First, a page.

A population is a group of organisms that belong to the same species and live in a particular place at the same time. All of the bass living in a pond during a certain period of time make up a population because they are isolated in the pond and do not interact with bass living in other ponds. The boundaries of a population may be imposed by a feature of the environment, such as a lake shore, or they can be arbitrarily chosen to simplify a study of the population. The humans shown in Figure 19-1 are part of the population of a city. The properties of populations differ from those of individuals. An individual may be born, it may reproduce, or it may die. A population study focuses on a population as a whole—how many individuals are born, how many die, and so on.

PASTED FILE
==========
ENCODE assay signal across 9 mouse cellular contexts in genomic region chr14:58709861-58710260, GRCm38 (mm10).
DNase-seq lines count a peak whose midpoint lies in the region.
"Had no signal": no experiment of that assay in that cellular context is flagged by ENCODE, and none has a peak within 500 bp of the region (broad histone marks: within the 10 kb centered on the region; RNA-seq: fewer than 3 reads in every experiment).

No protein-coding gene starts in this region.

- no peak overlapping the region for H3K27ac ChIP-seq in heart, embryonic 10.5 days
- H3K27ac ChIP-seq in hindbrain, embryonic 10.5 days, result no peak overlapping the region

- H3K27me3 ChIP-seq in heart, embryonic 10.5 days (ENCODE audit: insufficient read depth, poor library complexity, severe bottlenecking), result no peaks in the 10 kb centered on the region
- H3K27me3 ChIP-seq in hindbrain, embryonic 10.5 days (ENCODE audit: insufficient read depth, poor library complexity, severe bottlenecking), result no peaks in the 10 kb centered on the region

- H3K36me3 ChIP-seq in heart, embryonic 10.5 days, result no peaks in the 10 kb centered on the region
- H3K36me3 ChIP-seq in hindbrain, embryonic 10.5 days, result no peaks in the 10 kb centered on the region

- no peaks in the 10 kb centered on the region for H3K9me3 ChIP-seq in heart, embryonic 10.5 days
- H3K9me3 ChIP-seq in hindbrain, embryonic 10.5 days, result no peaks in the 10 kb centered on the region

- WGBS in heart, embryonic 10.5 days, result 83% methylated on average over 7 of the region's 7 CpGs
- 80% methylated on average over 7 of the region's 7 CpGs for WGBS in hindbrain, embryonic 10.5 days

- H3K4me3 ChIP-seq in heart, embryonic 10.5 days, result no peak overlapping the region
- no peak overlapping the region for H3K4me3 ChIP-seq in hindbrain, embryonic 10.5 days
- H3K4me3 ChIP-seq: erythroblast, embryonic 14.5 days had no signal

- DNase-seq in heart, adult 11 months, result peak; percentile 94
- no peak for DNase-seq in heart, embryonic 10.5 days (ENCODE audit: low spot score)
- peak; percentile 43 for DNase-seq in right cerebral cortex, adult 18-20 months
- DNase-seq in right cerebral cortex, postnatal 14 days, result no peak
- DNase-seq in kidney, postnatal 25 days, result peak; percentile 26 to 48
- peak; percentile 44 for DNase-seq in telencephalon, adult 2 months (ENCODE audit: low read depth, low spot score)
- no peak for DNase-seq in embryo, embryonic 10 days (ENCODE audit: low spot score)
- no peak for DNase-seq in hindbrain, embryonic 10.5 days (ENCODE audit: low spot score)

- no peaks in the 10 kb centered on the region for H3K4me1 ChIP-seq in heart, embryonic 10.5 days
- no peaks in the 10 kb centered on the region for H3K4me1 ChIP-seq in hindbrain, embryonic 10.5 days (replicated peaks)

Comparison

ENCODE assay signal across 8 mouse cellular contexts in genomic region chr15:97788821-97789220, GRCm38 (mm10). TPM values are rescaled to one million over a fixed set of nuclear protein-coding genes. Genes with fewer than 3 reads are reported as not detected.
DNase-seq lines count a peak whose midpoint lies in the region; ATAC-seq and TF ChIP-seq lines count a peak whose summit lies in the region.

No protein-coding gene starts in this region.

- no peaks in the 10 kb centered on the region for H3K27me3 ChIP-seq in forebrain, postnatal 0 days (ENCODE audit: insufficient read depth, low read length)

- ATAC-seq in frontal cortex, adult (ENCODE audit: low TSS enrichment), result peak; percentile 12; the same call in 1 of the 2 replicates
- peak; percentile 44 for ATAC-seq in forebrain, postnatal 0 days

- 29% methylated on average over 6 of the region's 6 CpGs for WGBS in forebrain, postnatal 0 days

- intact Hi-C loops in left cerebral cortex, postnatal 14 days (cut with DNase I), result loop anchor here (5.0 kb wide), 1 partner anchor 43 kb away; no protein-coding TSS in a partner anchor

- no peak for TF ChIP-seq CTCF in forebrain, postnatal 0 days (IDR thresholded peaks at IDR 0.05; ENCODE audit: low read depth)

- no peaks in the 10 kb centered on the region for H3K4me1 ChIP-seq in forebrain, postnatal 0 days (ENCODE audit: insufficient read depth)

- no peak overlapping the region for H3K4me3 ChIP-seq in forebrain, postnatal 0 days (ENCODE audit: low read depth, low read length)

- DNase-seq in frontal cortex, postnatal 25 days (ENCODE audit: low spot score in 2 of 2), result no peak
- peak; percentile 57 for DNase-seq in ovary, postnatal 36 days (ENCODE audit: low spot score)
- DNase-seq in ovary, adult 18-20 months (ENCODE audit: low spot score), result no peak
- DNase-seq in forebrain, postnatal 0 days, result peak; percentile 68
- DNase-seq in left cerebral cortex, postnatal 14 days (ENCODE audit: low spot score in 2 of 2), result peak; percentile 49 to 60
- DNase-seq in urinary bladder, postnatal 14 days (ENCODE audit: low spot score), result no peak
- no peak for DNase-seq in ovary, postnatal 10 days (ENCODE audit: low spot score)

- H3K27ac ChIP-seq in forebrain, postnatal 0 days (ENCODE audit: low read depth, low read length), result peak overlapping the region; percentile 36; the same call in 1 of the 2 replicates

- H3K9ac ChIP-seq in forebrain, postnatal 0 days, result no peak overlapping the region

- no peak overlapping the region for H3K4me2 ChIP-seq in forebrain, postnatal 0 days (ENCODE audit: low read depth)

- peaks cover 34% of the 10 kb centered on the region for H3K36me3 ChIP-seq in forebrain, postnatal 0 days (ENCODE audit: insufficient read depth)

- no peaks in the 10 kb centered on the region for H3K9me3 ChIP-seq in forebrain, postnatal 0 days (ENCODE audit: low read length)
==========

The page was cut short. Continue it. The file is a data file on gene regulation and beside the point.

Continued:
A population's size is the number of individuals that the population contains. Size is a fundamental and important population property but can be difficult to measure directly. If a population is small and composed of immobile organisms, such as plants, its size can be determined simply by counting individuals. Often, though, individuals are too abundant, too widespread, or too mobile to be counted easily, and scientists must estimate the number of individuals in the population.
Suppose that a scientist wants to know how many oak trees live in a 10 km2 patch of forest. Instead of searching the entire patch of forest and counting all the oak trees, the scientist could count the trees in a smaller section of the forest, such as a 1 km2 area. The scientist could then use this value to estimate the population of the larger area.
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